Reimagining remote life by perfectly blending architecture, local craft and culture.
Hidden villas in Cape Verde
The north coast of this sun-drenched paradise, within the as-yet relatively untouched bay of Baia de João d’Evora, is the secluded spot for this exciting project.
This new hospitality hideaway blends in seamlessly with its rugged surroundings in a way that reflects both respect for the wild beauty of nature, as well as answering a contemporary need for a different experience of indulgence. Our low-slung, intimate villas are unique settings that embody the laid-back sun-kissed São Vicente lifestyle.
In a world where everything is passing us by with the speed of light, people long for slow living. Living with a certain calmness and attention and living in synergy with nature in sustainable buildings seems to be a new luxury. Enjoying life barefoot is the philosophy behind the new ‘Barefoot Luxury’ project in Cape Verde. The initiative by Serge Hannecart and Jan Talboom comprises luxurious holiday villas, a restaurant and some smaller lodges.
Understated holiday homes
The Cabo Verde archipelago is a lunar landscape with craters, hills and rocks as far as the eye can see. The arid landscape charms with beautiful shades of brown, ochre and red, contrasting dramatically against the deep blue Atlantic.
The first phase of ‘Barefoot Luxury’ nestles luxury villas into the rocky slopes of Baia de Jão d’Evora, a pristine bay on the island. POLO Architects developed a spatial vision for this project, contributing to ethical tourism.
The project at Baia de João d’Evora is approached with respect for the surroundings and the local population. The villas, one to two stories high, are built of rough concrete and basalt blocks from the valley; a traditional, local way of construction. Almost invisibly, the houses blend into the landscape they’re created from. The roads, also constructed from basalt, connect the villas. For this labour-intensive method, the expertise of local craftsmen is used, proof that local craftsmanship and contemporary architecture can go hand in hand.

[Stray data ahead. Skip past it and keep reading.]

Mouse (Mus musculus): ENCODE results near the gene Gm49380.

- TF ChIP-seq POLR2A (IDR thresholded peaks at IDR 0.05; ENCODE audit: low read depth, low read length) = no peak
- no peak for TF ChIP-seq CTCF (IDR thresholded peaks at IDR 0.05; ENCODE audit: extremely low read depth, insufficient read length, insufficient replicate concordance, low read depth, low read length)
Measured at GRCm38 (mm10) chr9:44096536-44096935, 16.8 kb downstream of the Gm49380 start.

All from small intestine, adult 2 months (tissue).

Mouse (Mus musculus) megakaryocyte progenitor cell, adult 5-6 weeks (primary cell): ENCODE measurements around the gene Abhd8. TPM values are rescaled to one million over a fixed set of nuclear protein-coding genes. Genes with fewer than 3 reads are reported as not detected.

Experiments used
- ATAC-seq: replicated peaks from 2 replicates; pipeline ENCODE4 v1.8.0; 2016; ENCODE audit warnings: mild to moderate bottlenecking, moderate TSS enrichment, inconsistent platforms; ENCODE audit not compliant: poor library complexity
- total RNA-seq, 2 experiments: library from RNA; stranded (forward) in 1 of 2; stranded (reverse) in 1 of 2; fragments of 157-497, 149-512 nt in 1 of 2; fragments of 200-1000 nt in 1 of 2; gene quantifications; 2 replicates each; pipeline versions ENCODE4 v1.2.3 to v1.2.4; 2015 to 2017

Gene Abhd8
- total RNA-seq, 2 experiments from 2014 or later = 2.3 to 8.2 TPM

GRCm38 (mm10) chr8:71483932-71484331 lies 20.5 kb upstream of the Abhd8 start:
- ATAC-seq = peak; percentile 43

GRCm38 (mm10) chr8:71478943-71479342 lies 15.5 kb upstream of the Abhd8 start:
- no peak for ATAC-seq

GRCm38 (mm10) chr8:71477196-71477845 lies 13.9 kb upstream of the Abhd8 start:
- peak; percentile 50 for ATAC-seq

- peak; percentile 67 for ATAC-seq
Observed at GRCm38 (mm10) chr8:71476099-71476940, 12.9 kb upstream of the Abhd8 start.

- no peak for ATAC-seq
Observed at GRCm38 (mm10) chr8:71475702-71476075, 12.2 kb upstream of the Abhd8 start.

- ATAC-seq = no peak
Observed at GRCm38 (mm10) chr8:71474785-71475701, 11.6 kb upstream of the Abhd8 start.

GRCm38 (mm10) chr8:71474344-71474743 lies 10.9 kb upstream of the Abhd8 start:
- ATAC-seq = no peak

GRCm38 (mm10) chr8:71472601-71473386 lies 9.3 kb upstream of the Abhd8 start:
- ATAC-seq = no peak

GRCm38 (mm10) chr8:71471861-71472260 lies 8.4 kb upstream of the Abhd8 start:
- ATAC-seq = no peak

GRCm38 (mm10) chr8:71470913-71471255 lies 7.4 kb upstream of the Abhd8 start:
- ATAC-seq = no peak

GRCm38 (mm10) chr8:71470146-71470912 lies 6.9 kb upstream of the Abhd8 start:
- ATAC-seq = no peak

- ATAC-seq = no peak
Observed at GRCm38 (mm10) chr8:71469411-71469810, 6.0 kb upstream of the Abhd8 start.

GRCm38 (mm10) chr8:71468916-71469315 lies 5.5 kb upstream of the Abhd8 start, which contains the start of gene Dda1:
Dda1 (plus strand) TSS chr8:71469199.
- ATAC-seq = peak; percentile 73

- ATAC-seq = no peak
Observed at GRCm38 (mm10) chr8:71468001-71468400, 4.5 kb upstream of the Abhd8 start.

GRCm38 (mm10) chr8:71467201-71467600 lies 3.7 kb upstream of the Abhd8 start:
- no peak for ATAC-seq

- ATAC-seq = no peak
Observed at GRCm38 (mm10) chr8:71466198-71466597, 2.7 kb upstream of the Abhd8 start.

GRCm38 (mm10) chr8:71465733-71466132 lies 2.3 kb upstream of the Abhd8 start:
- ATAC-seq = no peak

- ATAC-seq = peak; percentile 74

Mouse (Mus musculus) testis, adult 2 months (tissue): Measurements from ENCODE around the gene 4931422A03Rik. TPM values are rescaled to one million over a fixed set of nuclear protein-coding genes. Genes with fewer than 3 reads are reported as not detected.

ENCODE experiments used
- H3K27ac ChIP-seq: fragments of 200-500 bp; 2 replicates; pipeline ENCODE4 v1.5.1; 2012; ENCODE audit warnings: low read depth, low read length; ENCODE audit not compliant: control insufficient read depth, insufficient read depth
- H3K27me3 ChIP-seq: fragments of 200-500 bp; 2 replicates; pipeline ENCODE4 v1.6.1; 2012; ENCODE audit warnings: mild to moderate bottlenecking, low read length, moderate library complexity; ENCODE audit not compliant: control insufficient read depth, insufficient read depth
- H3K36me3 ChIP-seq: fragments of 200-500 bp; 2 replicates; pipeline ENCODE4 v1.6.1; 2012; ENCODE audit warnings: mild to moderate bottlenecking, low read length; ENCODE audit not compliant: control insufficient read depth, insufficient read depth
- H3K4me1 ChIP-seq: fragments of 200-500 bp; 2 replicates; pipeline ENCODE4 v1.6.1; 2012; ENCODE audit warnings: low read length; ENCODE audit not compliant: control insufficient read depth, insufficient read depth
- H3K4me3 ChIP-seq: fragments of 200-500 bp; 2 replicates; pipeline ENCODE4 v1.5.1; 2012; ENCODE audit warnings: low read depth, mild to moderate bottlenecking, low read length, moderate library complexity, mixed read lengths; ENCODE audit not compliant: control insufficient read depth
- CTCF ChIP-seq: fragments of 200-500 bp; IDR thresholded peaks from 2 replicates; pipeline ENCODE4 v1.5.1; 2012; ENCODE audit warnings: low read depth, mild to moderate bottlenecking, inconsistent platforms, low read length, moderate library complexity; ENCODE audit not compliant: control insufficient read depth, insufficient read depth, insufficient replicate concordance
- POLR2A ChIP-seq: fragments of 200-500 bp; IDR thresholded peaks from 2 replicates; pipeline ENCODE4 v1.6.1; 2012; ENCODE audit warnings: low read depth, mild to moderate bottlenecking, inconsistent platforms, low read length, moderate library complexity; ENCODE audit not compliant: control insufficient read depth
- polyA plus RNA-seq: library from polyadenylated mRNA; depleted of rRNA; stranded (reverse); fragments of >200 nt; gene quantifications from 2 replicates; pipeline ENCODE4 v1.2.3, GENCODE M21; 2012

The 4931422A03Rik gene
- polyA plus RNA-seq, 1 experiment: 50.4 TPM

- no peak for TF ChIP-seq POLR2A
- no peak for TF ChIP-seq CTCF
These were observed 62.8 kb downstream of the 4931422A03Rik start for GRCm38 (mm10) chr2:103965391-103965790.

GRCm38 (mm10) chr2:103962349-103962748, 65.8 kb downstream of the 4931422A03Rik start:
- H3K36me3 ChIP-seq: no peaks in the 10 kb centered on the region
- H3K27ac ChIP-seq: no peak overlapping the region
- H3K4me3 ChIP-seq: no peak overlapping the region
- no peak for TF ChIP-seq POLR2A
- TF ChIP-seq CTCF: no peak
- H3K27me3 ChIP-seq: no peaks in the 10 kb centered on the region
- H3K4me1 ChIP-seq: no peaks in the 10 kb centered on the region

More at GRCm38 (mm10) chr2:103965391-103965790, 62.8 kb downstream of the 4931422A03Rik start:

“The nearby charming, old colonial town of Mindelo is marked by a tragic past. In 1793 Portuguese colonists arrived here, bringing African slaves with them. Their descendants now live scattered across the islands. This context was of great relevance to developing the project. The last thing we wanted was an alienating luxury holiday resort in a relatively poor country. Respect for the surrounding landscape and context was essential.”
– Patrick Lootens, founding partner POLO Architects
The villas are designed to take maximum advantage of the views and light. In addition, the houses make an embracing motion around a central patio with a pergola providing shade. This creates an intangible living space that offers protection from a fierce sea breeze. Swivel panels made of African Kotibe wood allow the residents to choose between expansive views of the ocean and additional protection from the wind.
Vintage with an African touch
Each villa has its garden with a swimming pool, an in- and outdoor kitchen and bedrooms with an ensuite bathroom. The houses were stylishly decorated by the Antwerp interior design agency Going East with understated design pieces. Vintage furniture and local pieces complement the no-nonsense architecture perfectly.
“Most of the villas’ furniture is made by local artisans. We scoured Mindelo’s markets for local objects ranging from shark teeth to Awalé game boards, wicker baskets and manioc mortars. The interiors remind us that we are on African soil.”
– Anaïs Torfs & Michiel Mertens, Going East.
Today, we often approach sustainability and development from a high-tech mindset, where we are always looking at new, more advanced technology. The villas on Cape Verde are a testament to a deliberately low-tech approach that can connect cultures.